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With No Opponents At Forum, 26th Ward Candidate Jessie Fuentes Talks Gentrification, Mental Health And More

Fuentes, who was recently endorsed by outgoing Ald. Roberto Maldonado, was the sole candidate at a forum Friday hosted by community groups.

The only 26th Ward candidate who showed up an aldermanic forum on Friday was community activist and leader Jessie Fuentes.
Mina Bloom/Block Club Chicago
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HUMBOLDT PARK — A forum for the 26th Ward aldermanic race turned into a campaign event Friday — since only one candidate showed up.

Vying for the open 26th Ward seat is community activist and leader Jessie Fuentes, 26th Ward Democratic committeeperson Angee Gonzalez Rodriguez and DJ Julian “Jumpin” Perez. Veteran Ald. Roberto Maldonado dropped out of the race last month.

Fuentes was the sole candidate to attend Friday’s forum, hosted by community organization Palenque LSNA at New Hope Church, 1805 N. Kostner Ave. Gonzalez Rodriguez and Perez were not in attendance.

Gonzalez Rodriguez previously said she would attend the forum, but a campaign volunteer said Friday that she was recovering from shoulder surgery and unable to make it. Perez wasn’t able to make it because of a scheduling conflict, campaign manager Carlos Claudio said.

The forum also included candidates running to represent the 30th Ward.

Fuentes, who was recently endorsed by Maldonado, addressed her challengers’ absence in her opening remarks, saying, “I want to apologize that I’m the only one here today because you all deserve to hear from all of your candidates to make an informed vote.”

Fuentes said her deep ties to Humboldt Park, years of experience working with neighborhood youth and for local organizations and struggles growing up make her the ideal person for the job.

“I am the daughter of drug addiction, an incarcerated parent, poverty. I know very well the pains of our community and what is required to ensure that we can be on the right side of history,” Fuentes said.

Fuentes, 31, is a lifelong Humboldt Park resident who was the program director for Humboldt Park youth center Café Teatro Batey and the dean of students at two schools in the neighborhood: Pedro Albizu Campos High School and Roberto Clemente Community Academy.

In recent years, Fuentes has become an active player in local politics as the director of policy and youth advocacy for the Humboldt Park-based Puerto Rican Cultural Center and co-chair of the Puerto Rican Agenda, another local group.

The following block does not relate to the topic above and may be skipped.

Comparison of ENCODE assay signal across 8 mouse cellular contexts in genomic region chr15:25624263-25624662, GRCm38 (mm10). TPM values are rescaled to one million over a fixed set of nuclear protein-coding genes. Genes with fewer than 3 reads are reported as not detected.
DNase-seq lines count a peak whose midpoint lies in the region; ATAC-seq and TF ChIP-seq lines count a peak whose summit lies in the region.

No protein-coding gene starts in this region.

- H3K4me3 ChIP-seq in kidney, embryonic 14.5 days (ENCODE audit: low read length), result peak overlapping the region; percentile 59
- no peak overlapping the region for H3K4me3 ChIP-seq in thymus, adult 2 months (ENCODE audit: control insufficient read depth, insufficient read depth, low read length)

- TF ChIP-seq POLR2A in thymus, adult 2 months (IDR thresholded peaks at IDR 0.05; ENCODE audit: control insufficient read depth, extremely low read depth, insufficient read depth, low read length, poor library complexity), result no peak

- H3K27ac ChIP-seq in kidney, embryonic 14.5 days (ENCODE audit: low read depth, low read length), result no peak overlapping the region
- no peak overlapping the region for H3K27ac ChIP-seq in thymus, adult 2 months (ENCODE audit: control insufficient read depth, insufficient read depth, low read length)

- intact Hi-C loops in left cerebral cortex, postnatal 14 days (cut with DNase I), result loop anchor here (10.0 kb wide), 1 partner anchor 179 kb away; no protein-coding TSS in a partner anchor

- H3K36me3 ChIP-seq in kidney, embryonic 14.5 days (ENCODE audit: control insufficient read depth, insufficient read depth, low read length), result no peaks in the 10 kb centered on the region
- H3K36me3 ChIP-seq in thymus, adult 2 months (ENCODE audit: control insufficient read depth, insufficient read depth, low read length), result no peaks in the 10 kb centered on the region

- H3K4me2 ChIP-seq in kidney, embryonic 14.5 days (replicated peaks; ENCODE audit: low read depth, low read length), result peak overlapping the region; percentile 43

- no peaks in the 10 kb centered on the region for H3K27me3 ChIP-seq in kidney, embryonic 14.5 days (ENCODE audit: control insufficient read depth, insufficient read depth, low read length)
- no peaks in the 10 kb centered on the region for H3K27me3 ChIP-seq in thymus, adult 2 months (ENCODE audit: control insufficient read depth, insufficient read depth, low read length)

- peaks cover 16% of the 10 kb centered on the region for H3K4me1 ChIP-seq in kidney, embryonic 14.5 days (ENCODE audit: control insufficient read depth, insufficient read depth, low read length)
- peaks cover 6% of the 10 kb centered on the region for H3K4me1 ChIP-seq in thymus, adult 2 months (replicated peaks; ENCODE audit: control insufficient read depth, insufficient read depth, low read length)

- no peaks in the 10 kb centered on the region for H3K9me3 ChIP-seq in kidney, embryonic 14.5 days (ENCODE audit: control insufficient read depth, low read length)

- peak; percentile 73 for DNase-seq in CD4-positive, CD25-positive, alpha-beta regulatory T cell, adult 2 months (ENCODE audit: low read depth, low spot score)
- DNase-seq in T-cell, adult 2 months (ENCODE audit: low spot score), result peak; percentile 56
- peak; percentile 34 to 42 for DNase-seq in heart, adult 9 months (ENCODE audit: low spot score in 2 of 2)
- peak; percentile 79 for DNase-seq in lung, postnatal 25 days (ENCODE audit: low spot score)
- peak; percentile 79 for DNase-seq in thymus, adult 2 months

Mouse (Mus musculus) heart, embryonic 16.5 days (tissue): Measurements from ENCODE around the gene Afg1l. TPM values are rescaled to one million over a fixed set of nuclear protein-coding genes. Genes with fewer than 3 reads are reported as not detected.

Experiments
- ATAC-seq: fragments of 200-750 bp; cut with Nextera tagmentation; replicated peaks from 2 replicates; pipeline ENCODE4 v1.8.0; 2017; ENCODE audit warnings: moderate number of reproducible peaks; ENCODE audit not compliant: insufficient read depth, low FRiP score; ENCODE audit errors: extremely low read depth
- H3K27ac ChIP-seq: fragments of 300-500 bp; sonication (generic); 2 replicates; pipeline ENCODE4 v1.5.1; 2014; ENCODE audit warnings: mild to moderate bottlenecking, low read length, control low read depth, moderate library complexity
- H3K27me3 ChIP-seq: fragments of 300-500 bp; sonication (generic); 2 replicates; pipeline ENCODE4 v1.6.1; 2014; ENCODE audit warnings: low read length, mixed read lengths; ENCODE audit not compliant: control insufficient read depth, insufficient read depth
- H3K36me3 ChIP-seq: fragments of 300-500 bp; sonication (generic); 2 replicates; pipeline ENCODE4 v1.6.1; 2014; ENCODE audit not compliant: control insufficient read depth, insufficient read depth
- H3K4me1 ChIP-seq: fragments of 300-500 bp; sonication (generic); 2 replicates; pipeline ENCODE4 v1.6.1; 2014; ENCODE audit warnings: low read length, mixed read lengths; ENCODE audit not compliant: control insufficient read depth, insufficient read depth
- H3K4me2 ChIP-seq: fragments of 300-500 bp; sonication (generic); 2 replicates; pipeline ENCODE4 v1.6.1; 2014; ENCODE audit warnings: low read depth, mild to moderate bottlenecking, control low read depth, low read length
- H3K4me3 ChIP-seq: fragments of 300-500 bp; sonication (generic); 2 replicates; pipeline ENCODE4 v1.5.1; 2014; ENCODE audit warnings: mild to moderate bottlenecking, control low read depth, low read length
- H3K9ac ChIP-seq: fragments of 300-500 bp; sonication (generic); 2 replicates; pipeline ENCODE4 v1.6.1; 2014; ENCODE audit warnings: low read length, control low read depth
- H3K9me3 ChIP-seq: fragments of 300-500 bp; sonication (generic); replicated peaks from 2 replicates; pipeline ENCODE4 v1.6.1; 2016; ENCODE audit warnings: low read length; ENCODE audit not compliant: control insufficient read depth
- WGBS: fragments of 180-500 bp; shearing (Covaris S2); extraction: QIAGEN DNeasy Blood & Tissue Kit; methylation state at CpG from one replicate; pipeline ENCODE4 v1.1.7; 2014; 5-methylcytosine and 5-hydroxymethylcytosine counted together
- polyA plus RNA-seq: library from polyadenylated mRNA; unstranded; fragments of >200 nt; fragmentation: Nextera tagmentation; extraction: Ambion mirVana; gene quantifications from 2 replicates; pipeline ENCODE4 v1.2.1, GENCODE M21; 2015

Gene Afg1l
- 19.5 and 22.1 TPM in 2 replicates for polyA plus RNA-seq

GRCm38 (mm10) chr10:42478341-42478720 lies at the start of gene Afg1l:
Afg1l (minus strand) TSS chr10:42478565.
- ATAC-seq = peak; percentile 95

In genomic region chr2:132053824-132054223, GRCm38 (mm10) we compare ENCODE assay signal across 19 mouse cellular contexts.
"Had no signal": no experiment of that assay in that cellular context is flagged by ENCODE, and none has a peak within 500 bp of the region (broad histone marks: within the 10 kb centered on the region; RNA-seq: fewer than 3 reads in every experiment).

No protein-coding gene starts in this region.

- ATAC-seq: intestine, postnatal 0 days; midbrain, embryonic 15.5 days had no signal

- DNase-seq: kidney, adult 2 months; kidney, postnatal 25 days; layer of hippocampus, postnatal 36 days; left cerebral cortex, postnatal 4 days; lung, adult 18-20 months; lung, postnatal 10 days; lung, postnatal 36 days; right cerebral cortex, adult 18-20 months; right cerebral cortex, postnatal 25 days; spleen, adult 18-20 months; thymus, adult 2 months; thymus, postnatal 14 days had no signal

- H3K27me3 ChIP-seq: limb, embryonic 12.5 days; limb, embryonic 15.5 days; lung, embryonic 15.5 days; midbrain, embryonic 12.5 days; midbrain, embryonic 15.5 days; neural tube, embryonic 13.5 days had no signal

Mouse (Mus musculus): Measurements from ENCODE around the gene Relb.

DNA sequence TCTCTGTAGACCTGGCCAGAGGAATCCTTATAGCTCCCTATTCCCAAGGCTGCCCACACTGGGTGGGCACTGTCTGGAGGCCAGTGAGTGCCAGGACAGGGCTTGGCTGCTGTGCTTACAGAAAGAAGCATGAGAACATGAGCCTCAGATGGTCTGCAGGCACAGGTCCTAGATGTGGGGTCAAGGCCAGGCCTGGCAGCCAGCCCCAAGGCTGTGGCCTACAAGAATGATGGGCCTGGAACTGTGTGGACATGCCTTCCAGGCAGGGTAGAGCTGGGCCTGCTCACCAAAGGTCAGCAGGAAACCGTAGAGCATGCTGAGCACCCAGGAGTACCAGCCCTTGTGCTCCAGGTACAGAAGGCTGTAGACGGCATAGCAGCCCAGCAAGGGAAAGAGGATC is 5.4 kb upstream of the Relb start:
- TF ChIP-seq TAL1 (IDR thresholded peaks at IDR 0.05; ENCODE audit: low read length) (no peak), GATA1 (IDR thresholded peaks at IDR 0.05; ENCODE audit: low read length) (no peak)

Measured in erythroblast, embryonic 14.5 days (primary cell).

“I know what it means to make sure that we are providing our young people with the wrap-around services they deserve,” Fuentes said.

“I’ve co-chaired the Puerto Rican Agenda for seven years, advancing policy to ensure that we have state-designated cultural districts across the state of Illinois, that we can ensure [families] are no longer displaced gentrification, that we can consider housing as a right in the city of Chicago, and not a privilege. And I’m ready to do that work in City Council — because our families deserve that.”

Alongside an empty chair, Fuentes answered a few questions from the audience.

Asked about gentrification-fueled displacement, Fuentes said she’s “committed” to bringing affordable housing projects such as Encuentro Square and the Pioneer Bank redevelopment to fruition, providing tax relief to burdened homeowners and public housing for people experiencing homelessness.

Fuentes said she’d prioritize immigrant families by boosting affordable housing and creating lending programs for small businesses.

“Congresswoman Delia Ramirez is a really good friend of mine, and I promise you we will not stop, at the federal level, at the state level, at the county level and at the city level, until every immigrant family gets the rights they deserve,” she said.

In response to a question about mental health services and public school students, Fuentes said she’d reopen a mental health clinic in the ward shut down by the city by former Mayor Rahm Emanuel and push to reform the school district’s student discipline policy.

Credit: Mina Bloom/Block Club Chicago
The audience at a 26th and 30th Ward forum in Hermosa on Friday.

“I’m a restorative justice practitioner. I believe in engaging young people in a process of healing, so that they learn and can become agents of change in their community,” Fuentes said.

“But unfortunately, we have many schools across the district that have become a school-to-prison pipeline for many young Black and Brown people. That is not something I’m going to stand for.”

The forum was attended by dozens of neighbors associated with Palenque LSNA and other co-sponsoring community organizations, such as the Center for Changing Lives and LUCHA.

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